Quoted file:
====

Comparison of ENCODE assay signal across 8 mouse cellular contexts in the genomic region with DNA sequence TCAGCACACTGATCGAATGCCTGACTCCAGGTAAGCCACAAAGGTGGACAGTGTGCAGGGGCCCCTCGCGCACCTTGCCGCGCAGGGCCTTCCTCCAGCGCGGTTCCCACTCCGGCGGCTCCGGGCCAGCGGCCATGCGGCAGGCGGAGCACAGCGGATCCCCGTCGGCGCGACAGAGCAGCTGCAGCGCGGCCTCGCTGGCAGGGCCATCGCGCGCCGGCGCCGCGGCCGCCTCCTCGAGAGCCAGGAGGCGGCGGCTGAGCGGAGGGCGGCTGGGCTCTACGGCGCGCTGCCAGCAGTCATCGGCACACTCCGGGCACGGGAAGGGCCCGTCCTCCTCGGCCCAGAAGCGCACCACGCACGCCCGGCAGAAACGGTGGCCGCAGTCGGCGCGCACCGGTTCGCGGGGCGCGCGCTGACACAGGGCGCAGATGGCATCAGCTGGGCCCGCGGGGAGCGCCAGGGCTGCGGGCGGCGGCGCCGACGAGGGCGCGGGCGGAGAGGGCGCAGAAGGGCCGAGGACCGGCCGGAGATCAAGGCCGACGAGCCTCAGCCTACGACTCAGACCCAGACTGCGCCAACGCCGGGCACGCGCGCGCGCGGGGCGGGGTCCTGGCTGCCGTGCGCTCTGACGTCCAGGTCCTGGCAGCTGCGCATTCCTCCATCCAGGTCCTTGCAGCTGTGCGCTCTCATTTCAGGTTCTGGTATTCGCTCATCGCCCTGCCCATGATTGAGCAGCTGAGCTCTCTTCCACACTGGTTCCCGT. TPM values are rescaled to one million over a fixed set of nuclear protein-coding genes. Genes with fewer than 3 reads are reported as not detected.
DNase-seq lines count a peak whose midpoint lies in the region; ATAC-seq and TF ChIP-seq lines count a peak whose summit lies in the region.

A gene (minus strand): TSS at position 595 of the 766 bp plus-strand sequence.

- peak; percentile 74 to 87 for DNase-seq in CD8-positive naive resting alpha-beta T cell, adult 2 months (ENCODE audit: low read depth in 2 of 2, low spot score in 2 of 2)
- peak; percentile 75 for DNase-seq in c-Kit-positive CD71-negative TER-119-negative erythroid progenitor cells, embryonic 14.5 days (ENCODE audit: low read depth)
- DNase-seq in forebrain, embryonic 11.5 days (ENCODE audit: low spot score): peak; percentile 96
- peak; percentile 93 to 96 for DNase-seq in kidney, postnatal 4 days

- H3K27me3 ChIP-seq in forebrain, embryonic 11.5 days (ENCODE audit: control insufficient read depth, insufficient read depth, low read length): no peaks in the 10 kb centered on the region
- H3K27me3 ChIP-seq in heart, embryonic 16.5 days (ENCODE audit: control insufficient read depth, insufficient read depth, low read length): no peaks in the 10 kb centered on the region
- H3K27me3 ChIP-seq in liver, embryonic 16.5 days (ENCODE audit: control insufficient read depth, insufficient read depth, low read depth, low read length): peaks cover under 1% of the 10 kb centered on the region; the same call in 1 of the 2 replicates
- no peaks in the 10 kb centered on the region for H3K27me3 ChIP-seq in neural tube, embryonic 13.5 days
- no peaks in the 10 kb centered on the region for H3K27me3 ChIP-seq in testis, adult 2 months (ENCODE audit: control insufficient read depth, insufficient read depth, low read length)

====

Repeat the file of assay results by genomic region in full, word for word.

Comparison of ENCODE assay signal across 8 mouse cellular contexts in the genomic region with DNA sequence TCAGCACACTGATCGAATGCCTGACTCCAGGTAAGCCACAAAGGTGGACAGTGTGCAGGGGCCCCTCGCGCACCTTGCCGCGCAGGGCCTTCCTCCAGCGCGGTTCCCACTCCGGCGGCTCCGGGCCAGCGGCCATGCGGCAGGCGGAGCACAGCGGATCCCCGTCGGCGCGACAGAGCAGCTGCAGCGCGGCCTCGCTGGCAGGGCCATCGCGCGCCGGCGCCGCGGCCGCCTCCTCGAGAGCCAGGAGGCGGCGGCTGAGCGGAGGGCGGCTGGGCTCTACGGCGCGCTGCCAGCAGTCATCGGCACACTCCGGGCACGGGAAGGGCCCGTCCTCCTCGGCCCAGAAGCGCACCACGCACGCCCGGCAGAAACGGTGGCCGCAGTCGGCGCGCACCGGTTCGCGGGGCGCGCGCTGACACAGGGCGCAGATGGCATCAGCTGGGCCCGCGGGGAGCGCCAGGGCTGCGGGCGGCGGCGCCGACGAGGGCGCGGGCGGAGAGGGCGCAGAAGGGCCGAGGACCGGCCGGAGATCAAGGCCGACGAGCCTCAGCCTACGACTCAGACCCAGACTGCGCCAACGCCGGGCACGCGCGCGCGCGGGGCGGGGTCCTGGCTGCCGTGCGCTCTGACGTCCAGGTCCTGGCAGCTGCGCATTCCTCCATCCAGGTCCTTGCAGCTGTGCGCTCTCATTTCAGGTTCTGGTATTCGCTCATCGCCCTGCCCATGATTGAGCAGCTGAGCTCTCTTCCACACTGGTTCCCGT. TPM values are rescaled to one million over a fixed set of nuclear protein-coding genes. Genes with fewer than 3 reads are reported as not detected.
DNase-seq lines count a peak whose midpoint lies in the region; ATAC-seq and TF ChIP-seq lines count a peak whose summit lies in the region.

A gene (minus strand): TSS at position 595 of the 766 bp plus-strand sequence.

- peak; percentile 74 to 87 for DNase-seq in CD8-positive naive resting alpha-beta T cell, adult 2 months (ENCODE audit: low read depth in 2 of 2, low spot score in 2 of 2)
- peak; percentile 75 for DNase-seq in c-Kit-positive CD71-negative TER-119-negative erythroid progenitor cells, embryonic 14.5 days (ENCODE audit: low read depth)
- DNase-seq in forebrain, embryonic 11.5 days (ENCODE audit: low spot score): peak; percentile 96
- peak; percentile 93 to 96 for DNase-seq in kidney, postnatal 4 days

- H3K27me3 ChIP-seq in forebrain, embryonic 11.5 days (ENCODE audit: control insufficient read depth, insufficient read depth, low read length): no peaks in the 10 kb centered on the region
- H3K27me3 ChIP-seq in heart, embryonic 16.5 days (ENCODE audit: control insufficient read depth, insufficient read depth, low read length): no peaks in the 10 kb centered on the region
- H3K27me3 ChIP-seq in liver, embryonic 16.5 days (ENCODE audit: control insufficient read depth, insufficient read depth, low read depth, low read length): peaks cover under 1% of the 10 kb centered on the region; the same call in 1 of the 2 replicates
- no peaks in the 10 kb centered on the region for H3K27me3 ChIP-seq in neural tube, embryonic 13.5 days
- no peaks in the 10 kb centered on the region for H3K27me3 ChIP-seq in testis, adult 2 months (ENCODE audit: control insufficient read depth, insufficient read depth, low read length)